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Then and Now #3: Charlotte West Fire Departments

Catawba, Gaston, Lincoln, and Mecklenburg Counties

Welcome to a feature where historian Mike Legeros presents early twentieth-century summaries of North Carolina fire departments as recorded by the Sanborn Map Company for their fire insurance maps. In addition to detailed information about streets, buildings, and water supplies, the cartographers also recorded fire protection information including personnel, apparatus, and alarm systems.

Chemical tanks were popular at this time, both as hand- or horse-drawn "chemical engines" and attached to horse-drawn or motorized hose wagons. Using soda water and sulfuric acid, the two were mixed upon arrival at a fire. The former was pressurized by the latter and allowed for the quick extinguishing of small fires, without requiring an external pump or water supply. Unfortunately, the entire tank emptied at once and could not be used a second time unless refilled and recharged.

Belmont, Gaston County
July 1922

Volunteer, one chief and 20 men. Fire station at City Hall, 82 South Main Street. One Ford/American LaFrance automobile combination chemical and hose wagon with 40 gallon chemical tank, 250 feet of chemical hose, 1,250 feet 2 1/2-inch cotton rubber-lined hose, one 24-foot extension ladder, and two three-gallon chemical extinguishers. Population 3,500.

Today
One fire station, three pieces of fire apparatus, nine career members, nine part-time members, and 21 volunteer members protecting 8.5 square miles. Population 8,828.

Bessemer City, Gaston County
June 1922

Volunteer, 20 members. Fire equipment stored behind City Hall at 40 Virginia Avenue. One hose reel. 1,000 feet 2 1/2-inch hose. Population 2,500.

Today
One fire station, four pieces of fire apparatus, 28 volunteer members protecting 4.5 square miles. Population 5,180.


1915 Knox / American LaFrance chemical car, courtesy Charlotte Fire Department

Charlotte, Mecklenburg County
1911

Fully paid. Chief, 17 men, and 13 horses with drop harnesses. Three stations. Station No. 1 at 16 East 5th Street: Chief and eight men. Six horses. One two-horse combination chemical and hose wagon with 40-gallon tank. One two-horse hook and ladder service truck with two three-gallon extinguishers. One one-horse chief's buggy with one three-gallon extinguisher. 1,500 feet 2 1/2-inch hose. 1,000 feet 2 1/2-inch hose in reserve. Station No. 2 at 0 block South Church Street: Five men. Five horses. One third-size Metropolitan steam fire engine, capacity 650 gallons per minute. Two two-horse combination chemical and hose wagons with 35 gallon tanks. One hose wagon. 1,100 feet 2 1/2-inch hose. 1,200 feet 2 1/2-inch hose in reserve. Station No. 3 at 1008 South Boulevard: Three men. Two horses. One hose wagon with 800 feet 2 1/2-inch hose. Gamewell fire alarm system with 48 non-interfering boxes. Automatic fire bell in tower beside Station No. 1. Population 35,000.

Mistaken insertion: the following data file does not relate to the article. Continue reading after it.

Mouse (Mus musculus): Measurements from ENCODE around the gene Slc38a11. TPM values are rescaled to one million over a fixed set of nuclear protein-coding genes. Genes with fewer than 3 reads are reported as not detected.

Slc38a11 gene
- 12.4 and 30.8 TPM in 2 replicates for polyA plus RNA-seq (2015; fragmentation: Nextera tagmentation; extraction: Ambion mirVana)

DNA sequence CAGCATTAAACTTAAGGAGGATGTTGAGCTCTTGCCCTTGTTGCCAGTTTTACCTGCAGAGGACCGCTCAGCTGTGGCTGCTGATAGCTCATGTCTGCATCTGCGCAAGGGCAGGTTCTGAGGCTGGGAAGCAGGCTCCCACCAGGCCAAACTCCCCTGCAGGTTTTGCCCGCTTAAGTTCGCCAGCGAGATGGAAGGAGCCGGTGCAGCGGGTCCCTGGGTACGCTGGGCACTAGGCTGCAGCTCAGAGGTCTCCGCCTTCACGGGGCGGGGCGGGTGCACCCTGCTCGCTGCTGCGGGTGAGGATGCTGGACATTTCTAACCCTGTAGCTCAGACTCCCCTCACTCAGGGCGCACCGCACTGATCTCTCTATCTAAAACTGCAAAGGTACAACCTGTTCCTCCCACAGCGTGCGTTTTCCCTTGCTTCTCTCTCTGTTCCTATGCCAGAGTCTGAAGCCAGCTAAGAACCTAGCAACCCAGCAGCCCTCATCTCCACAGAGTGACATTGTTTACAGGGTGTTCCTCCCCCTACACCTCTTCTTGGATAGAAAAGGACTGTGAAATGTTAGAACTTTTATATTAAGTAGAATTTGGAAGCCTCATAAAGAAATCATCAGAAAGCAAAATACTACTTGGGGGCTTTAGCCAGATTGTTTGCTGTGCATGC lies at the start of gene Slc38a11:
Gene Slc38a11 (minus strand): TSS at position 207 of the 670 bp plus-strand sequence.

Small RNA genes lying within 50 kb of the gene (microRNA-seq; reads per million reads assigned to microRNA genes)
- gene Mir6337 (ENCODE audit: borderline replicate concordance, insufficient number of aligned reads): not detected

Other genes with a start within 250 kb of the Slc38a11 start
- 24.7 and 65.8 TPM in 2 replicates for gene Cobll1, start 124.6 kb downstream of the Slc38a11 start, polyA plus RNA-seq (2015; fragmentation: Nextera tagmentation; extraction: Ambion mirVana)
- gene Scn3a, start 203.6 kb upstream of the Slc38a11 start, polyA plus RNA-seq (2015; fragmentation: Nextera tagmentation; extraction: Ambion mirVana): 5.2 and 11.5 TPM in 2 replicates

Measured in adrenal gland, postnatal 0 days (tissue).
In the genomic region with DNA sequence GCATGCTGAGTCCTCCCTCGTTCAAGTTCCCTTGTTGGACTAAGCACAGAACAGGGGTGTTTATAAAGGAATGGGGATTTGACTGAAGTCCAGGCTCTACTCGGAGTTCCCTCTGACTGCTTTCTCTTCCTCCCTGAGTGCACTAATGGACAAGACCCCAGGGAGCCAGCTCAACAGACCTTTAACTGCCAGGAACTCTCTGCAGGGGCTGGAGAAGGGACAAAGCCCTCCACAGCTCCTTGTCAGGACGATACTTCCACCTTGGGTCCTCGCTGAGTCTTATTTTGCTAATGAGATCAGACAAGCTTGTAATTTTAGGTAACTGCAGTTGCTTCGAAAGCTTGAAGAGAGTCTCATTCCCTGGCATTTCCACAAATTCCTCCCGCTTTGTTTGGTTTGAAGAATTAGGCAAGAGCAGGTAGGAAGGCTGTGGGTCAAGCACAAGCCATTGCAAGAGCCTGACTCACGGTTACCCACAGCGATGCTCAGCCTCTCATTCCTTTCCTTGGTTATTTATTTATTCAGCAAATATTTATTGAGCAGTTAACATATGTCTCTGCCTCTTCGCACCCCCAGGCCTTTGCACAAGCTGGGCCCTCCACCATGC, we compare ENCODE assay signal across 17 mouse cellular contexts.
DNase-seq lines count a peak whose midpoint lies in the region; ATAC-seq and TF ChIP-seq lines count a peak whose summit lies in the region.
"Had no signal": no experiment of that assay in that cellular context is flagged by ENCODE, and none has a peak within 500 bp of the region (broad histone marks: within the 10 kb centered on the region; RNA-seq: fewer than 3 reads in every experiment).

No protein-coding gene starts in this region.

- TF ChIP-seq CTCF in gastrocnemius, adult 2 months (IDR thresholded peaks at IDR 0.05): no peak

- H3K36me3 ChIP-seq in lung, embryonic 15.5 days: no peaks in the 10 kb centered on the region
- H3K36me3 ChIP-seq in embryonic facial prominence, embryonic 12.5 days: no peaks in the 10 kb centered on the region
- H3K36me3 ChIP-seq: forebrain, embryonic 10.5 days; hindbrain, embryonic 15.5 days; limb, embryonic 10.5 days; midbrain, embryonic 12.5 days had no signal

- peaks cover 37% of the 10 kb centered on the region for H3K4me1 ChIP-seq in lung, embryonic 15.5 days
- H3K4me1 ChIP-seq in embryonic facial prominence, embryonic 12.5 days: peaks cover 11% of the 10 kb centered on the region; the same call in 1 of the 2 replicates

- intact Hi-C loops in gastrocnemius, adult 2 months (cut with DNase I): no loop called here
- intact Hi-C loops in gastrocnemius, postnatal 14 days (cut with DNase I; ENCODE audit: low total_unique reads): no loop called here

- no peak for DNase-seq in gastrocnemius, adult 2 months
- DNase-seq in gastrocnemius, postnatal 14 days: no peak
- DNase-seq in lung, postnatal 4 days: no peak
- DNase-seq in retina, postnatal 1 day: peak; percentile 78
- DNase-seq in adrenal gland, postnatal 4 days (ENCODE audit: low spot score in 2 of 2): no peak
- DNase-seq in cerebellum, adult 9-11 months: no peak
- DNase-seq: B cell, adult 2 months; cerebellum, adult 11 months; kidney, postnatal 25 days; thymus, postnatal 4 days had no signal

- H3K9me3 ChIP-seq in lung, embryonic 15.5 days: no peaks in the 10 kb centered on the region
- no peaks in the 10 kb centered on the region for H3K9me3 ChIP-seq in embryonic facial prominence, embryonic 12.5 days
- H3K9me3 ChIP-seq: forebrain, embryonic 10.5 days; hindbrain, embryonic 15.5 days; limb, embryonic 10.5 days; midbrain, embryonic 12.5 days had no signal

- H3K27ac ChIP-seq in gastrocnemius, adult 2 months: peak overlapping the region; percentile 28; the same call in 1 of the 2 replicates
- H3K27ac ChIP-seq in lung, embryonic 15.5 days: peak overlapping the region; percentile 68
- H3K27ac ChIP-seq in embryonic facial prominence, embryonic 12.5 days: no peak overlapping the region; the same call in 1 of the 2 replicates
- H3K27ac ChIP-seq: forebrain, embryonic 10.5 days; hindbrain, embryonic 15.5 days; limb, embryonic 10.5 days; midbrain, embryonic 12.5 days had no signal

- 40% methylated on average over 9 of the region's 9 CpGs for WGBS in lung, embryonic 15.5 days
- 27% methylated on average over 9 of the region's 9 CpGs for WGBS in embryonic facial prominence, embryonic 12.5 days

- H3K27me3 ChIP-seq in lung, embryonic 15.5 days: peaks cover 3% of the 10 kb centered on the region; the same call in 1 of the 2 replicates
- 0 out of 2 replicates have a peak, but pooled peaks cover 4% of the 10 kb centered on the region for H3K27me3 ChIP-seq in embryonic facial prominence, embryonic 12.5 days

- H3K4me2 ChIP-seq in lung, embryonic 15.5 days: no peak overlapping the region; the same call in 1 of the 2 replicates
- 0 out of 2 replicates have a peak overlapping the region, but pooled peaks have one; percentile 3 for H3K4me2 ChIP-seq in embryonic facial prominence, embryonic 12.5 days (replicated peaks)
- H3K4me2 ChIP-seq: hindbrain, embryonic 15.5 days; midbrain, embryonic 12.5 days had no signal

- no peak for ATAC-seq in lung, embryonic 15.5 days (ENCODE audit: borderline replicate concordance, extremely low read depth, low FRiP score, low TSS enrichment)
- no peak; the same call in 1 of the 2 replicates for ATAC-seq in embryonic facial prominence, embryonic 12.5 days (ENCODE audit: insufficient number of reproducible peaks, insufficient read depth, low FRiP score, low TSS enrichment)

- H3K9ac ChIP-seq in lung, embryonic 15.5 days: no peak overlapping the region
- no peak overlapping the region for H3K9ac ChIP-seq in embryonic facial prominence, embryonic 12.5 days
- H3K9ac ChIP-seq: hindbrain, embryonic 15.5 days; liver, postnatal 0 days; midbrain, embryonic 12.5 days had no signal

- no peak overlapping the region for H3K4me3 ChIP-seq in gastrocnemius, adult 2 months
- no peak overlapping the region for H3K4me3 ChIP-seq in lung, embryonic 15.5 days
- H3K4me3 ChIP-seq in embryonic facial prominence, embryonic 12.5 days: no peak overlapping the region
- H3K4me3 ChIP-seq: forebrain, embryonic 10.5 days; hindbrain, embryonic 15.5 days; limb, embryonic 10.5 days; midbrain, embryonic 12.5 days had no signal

Today
37 fire stations, 77 pieces of fire apparatus, and 1,054 career members protecting 258 square miles. Population 599,771.


Cherryville firefighters in 1926, courtesy Cherryville Fire Department

Cherryville, Gaston County
September 1914
Volunteer. Chief and 30 men. Fire station at City Hall, 213 East Main Street. Two hose reels with 400 feet 2 1/2-inch hose each. Two chemical engines, 50 gallons each. One village-type hook and ladder truck. 1,000 feet new 2 1/2-inch cotton rubber-lined hose. Alarm by bell on City Hall roof and by telephone. Twenty members have phones. Population 2,000.

Today
One fire station, five pieces of fire apparatus, nine career members, and 28 part-time members protecting 2.5 square miles. Population 5,527.


Gastonia firefighters in 1925, courtesy Gastonia Fire Department

Gastonia, Gaston County
June 1922

One chief and seven men, fully paid. Eight call men.
Fire station at 118 South Street. One American LaFrance triple combination 105 HP automobile truck with 750 gallon-per-minute pump, 40 gallon chemical tank, 1,200 feet 2 1/2-inch hose, and 28-foot ladder. One American LaFrance triple combination 70 HP automobile truck with 525 gallon-per-minute pump, 40 gallon chemical tank, 1,000 feet 2 1/2-inch hose, and 24-foot ladder. Each truck carries 250 feet of chemical hose and two three-gallon chemical extinguishers. Fire alarm by Gamewell telephone system. Population 17,000.

Today
Eight fire stations, 20 pieces of fire apparatus, and 140 career members protecting 48.2 square miles. Population 68,513.


Hickory Fire Department, 1924

Hickory, Catawba County
April 1919